Why do we make them?
I could hear the music mounting. You know the type; the tune from old Western films just before a thrilling, yet predictable shoot off in which the hero always escapes unscathed. It was getting louder, reaching a crescendo, complete with the rustle of tumbleweed in the background. I had my gun in my holster, my hands at the ready. I was as set as I’d ever be. My opponent stood there resolutely; staunch and determined. I could feel a drumming beat inside me. You could cut the pie with a knife. Sorry, did I say pie? I meant tension. Oops.
Okay let me tell you the truth before my nose starts growing. The enemy staring fixedly at me, with what I maintain to be quite frankly an audaciously provoking gaze, was in fact a huge, scrumptious slab of cherry pie. The gun in my holster was actually a desert spoon and a red-spotted tissue left over from Christmas. The rustle was more of a rumble resounding from the depths of my tummy and the drumming beat was the monster that I’m sure lives inside it, pounding to get out. The music coincidentally came from the television at which my father was idly pointing the remote and switching channels every other minute. I may have been standing in a kitchen rather than in the middle of a desert, but this is how I view my own personal battle with the temptress that is dessert.
…petits-filous comes in cute little containers. Onken comes in a tub as stout as the name implies.
Needless to say, I did win this particular battle in the sense that I vanquished that piece of pie. By the time I was done with it, the only remnants to be found were a few stray crumbs. Unlike the heroes in the Westerns however, I did not leave unscathed but rather blemished by the few extra pounds that the weighing scales would display the next day.
Over Christmas, my petite, bite-size sibling was sat opposite me eating a slice of cheesecake. At regular intervals my finger would swoop down into the creamy depths, hawk-like, and then into my mouth. A friend of mine was observing the scene with an amused expression on his face and then proceeded to refer to my teeny, tiny twin as a little pot of Petits-Filous. In comparison, I was christened Onken. For those of you that aren’t familiar with yogurt terminology, petits-filous comes in cute little containers. Onken comes in a tub as stout as the name implies.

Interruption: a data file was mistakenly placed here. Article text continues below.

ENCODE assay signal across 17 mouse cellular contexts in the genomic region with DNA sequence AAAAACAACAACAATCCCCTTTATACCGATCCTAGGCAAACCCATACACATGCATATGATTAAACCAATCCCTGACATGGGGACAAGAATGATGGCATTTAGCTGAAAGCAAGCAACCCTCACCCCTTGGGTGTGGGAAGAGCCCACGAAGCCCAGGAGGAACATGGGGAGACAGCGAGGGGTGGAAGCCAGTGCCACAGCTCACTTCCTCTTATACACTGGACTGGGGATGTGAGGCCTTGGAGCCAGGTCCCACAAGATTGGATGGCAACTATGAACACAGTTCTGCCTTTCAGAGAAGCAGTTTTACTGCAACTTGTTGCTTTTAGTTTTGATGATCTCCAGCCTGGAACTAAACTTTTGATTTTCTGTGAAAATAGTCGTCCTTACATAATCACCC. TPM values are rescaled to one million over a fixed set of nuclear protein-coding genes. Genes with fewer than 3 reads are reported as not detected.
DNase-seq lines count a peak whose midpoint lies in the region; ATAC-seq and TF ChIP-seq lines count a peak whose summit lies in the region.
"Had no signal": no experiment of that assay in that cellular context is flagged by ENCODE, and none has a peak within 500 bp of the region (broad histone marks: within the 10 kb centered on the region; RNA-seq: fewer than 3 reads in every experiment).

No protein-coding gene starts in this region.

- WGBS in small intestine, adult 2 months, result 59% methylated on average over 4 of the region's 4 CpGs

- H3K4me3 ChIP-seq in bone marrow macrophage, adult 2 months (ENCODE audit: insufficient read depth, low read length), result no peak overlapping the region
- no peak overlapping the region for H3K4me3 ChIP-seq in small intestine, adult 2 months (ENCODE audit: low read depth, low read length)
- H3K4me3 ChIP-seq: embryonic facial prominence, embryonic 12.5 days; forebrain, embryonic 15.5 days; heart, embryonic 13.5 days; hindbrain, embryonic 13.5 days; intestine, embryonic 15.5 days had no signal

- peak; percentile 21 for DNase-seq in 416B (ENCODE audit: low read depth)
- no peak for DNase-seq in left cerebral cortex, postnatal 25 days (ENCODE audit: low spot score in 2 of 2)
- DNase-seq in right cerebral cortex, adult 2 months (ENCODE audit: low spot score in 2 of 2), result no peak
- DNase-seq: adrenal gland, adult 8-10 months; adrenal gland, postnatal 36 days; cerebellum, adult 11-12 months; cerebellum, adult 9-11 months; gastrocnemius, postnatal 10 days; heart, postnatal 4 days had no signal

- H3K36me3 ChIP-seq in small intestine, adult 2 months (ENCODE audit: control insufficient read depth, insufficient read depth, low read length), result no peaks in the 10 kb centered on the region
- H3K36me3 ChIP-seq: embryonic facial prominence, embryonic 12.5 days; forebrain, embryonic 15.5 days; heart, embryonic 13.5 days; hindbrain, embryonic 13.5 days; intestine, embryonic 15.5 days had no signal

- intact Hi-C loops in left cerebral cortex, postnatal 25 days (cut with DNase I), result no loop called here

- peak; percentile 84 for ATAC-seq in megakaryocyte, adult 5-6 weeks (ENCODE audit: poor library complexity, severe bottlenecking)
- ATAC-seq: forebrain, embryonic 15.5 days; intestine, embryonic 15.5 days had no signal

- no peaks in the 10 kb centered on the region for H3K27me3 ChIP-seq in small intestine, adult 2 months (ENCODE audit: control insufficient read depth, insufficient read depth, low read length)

…I feel guilty when my resolutions don’t seem to stick (obviously through no fault of my own).
We all make New Year’s resolutions and more often than not, they are prompted by a comment, an event or some serious self-reflection. Not the type to psychoanalyse myself, my decision to slash the sugar from my diet stemmed from the comment made by this friend. I quite honestly don’t have an ounce of will power, yet every year without fail I make myself a list, which surprise, surprise, I never stick to. So why is it that we torture ourselves with the disappointment of broken promises? I attribute my need for regulations and self-imposed boundaries as a way to enforce some order. At the end of the day it’s all about being in control, even if it is over yourself. I know that I am bound to break them, yet I feel guilty when my resolutions don’t seem to stick (obviously through no fault of my own).
The New Year is the perfect time to start afresh, out with the old and in with the new as they say. Whether it is to improve yourself intellectually, physically or experiment with something completely new (keep your dirty thoughts to yourself please), they give us a chance to foresee change and excitement, to break the monotony of the previous year, to hope for something better and to ultimately embrace the one life we are given. I may have been defeated by deserts, but I have a few more that are still going strong. If and when they fall to tatters is a different matter. There’s a familiar saying: rules are made to be broken. And at the end of the day, isn’t it the thought that counts?